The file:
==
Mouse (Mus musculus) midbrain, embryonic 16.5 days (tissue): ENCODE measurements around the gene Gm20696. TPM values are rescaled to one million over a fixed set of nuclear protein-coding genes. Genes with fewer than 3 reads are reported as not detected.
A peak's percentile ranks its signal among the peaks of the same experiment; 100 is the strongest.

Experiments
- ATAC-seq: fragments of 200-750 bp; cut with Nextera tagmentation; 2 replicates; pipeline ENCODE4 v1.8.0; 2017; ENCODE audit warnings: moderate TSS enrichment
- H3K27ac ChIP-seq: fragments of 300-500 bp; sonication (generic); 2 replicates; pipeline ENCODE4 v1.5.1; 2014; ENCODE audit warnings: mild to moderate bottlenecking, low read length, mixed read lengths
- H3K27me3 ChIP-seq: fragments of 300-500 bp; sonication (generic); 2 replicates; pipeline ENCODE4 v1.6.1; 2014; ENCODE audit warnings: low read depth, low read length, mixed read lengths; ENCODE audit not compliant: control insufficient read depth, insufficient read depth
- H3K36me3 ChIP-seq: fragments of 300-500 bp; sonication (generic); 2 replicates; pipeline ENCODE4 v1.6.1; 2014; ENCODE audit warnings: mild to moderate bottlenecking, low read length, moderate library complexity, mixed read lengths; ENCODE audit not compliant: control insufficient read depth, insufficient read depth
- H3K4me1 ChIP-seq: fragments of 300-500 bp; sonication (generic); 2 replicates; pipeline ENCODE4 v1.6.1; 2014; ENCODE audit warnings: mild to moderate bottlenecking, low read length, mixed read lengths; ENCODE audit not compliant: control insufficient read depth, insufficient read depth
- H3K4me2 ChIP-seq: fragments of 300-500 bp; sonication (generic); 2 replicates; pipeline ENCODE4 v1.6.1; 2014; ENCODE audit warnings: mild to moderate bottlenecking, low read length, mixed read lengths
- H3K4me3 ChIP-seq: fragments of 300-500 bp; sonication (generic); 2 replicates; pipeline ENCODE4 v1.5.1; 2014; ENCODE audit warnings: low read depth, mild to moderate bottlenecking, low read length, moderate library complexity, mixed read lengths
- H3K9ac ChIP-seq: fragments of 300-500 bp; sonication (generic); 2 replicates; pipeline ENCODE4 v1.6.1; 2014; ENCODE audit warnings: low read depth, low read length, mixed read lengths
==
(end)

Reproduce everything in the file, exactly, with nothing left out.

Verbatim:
Mouse (Mus musculus) midbrain, embryonic 16.5 days (tissue): ENCODE measurements around the gene Gm20696. TPM values are rescaled to one million over a fixed set of nuclear protein-coding genes. Genes with fewer than 3 reads are reported as not detected.
A peak's percentile ranks its signal among the peaks of the same experiment; 100 is the strongest.

Experiments
- ATAC-seq: fragments of 200-750 bp; cut with Nextera tagmentation; 2 replicates; pipeline ENCODE4 v1.8.0; 2017; ENCODE audit warnings: moderate TSS enrichment
- H3K27ac ChIP-seq: fragments of 300-500 bp; sonication (generic); 2 replicates; pipeline ENCODE4 v1.5.1; 2014; ENCODE audit warnings: mild to moderate bottlenecking, low read length, mixed read lengths
- H3K27me3 ChIP-seq: fragments of 300-500 bp; sonication (generic); 2 replicates; pipeline ENCODE4 v1.6.1; 2014; ENCODE audit warnings: low read depth, low read length, mixed read lengths; ENCODE audit not compliant: control insufficient read depth, insufficient read depth
- H3K36me3 ChIP-seq: fragments of 300-500 bp; sonication (generic); 2 replicates; pipeline ENCODE4 v1.6.1; 2014; ENCODE audit warnings: mild to moderate bottlenecking, low read length, moderate library complexity, mixed read lengths; ENCODE audit not compliant: control insufficient read depth, insufficient read depth
- H3K4me1 ChIP-seq: fragments of 300-500 bp; sonication (generic); 2 replicates; pipeline ENCODE4 v1.6.1; 2014; ENCODE audit warnings: mild to moderate bottlenecking, low read length, mixed read lengths; ENCODE audit not compliant: control insufficient read depth, insufficient read depth
- H3K4me2 ChIP-seq: fragments of 300-500 bp; sonication (generic); 2 replicates; pipeline ENCODE4 v1.6.1; 2014; ENCODE audit warnings: mild to moderate bottlenecking, low read length, mixed read lengths
- H3K4me3 ChIP-seq: fragments of 300-500 bp; sonication (generic); 2 replicates; pipeline ENCODE4 v1.5.1; 2014; ENCODE audit warnings: low read depth, mild to moderate bottlenecking, low read length, moderate library complexity, mixed read lengths
- H3K9ac ChIP-seq: fragments of 300-500 bp; sonication (generic); 2 replicates; pipeline ENCODE4 v1.6.1; 2014; ENCODE audit warnings: low read depth, low read length, mixed read lengths